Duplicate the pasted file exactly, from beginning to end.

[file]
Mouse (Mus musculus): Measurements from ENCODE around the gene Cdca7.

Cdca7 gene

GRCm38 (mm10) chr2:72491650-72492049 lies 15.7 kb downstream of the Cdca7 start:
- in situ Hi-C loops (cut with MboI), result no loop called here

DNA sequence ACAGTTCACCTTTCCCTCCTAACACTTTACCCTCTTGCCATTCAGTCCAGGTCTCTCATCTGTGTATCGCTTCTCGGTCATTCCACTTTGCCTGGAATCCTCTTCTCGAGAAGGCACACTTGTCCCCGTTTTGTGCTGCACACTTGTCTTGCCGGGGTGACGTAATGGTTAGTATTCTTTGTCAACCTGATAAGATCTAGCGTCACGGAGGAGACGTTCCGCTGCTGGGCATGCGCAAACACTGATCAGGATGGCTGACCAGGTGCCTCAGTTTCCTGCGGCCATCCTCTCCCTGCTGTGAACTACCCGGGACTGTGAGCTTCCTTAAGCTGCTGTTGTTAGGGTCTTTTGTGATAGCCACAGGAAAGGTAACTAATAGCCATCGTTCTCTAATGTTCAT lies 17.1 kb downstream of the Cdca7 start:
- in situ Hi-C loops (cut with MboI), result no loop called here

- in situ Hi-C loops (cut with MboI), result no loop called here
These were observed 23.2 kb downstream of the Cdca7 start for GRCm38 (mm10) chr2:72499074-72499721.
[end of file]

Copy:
Mouse (Mus musculus): Measurements from ENCODE around the gene Cdca7.

Cdca7 gene

GRCm38 (mm10) chr2:72491650-72492049 lies 15.7 kb downstream of the Cdca7 start:
- in situ Hi-C loops (cut with MboI), result no loop called here

DNA sequence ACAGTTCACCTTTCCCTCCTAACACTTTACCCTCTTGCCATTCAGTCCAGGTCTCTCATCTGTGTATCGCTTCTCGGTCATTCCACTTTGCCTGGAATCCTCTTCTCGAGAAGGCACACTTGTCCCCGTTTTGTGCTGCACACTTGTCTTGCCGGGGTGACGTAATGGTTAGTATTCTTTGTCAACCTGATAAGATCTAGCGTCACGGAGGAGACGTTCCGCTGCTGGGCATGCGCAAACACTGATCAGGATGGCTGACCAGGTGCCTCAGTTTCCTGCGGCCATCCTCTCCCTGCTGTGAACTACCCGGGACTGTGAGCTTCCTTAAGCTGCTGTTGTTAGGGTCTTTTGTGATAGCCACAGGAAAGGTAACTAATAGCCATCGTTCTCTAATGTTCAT lies 17.1 kb downstream of the Cdca7 start:
- in situ Hi-C loops (cut with MboI), result no loop called here

- in situ Hi-C loops (cut with MboI), result no loop called here
These were observed 23.2 kb downstream of the Cdca7 start for GRCm38 (mm10) chr2:72499074-72499721.